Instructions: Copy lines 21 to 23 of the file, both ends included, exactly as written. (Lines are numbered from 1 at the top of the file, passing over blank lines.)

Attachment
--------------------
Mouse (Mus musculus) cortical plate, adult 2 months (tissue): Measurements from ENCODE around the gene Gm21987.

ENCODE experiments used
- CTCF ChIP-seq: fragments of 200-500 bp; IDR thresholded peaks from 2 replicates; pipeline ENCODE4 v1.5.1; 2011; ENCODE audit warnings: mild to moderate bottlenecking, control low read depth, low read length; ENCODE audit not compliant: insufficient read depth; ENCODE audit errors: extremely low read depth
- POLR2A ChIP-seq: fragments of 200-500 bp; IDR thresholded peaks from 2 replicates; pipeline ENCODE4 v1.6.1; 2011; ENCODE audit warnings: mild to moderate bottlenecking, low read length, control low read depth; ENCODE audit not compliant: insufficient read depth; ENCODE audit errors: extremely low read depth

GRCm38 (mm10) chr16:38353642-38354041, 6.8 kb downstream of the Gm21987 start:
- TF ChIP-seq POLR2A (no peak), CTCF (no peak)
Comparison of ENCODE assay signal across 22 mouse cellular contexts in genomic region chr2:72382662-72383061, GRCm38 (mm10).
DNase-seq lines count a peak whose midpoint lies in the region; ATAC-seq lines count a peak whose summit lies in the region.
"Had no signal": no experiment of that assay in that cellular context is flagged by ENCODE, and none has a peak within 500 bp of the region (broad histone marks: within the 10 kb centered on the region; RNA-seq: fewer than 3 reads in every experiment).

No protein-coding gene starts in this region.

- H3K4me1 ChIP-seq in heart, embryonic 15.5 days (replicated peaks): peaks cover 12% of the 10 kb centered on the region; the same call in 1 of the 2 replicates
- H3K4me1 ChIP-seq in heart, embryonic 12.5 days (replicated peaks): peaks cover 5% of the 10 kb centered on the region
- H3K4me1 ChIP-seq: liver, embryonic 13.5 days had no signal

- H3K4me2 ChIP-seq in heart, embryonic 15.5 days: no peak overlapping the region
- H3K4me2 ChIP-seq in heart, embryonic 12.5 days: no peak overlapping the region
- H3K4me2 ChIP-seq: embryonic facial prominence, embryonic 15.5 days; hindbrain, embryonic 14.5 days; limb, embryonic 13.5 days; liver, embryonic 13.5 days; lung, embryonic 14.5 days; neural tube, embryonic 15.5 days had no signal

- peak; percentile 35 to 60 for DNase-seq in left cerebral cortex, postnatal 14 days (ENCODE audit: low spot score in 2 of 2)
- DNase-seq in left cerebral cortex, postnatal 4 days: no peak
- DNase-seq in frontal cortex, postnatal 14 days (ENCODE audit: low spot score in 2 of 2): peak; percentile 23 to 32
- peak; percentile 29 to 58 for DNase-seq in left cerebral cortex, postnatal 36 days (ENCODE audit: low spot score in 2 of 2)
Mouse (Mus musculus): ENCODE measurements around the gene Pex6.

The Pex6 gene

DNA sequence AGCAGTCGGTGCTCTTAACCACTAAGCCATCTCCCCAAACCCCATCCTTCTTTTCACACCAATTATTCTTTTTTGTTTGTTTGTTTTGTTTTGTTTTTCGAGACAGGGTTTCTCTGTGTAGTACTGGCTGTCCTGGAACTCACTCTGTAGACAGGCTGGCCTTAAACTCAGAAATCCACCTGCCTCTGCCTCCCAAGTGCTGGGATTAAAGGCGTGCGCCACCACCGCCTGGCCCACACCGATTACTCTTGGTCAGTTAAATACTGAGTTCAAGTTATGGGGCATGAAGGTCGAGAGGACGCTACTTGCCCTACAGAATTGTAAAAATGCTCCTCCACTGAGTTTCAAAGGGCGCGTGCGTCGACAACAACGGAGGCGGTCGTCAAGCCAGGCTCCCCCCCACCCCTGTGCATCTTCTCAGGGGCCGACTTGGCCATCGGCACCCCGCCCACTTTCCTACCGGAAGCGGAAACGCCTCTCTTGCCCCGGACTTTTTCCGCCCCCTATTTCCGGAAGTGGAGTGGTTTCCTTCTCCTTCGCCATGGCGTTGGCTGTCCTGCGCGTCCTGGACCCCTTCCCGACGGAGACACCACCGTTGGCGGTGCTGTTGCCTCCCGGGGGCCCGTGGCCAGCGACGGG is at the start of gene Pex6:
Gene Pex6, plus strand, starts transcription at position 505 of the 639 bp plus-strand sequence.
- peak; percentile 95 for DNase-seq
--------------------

Mouse (Mus musculus): ENCODE measurements around the gene Pex6.

The Pex6 gene

DNA sequence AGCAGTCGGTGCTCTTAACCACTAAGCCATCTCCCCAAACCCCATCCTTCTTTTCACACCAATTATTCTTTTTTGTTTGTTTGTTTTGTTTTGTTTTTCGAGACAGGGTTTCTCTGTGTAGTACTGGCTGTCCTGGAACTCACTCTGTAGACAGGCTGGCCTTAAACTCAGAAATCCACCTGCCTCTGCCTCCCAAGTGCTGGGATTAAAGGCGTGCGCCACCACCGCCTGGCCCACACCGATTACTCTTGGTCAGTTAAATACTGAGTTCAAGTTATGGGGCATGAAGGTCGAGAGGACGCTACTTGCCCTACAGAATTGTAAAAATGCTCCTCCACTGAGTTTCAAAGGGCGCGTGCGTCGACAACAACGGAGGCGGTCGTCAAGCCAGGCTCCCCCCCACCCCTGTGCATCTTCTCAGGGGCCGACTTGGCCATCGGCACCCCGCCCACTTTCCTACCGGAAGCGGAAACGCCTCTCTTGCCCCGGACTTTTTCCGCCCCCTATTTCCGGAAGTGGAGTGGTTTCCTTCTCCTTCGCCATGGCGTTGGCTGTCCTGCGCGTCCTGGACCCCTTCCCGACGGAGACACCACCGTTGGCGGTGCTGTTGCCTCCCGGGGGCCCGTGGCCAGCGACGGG is at the start of gene Pex6: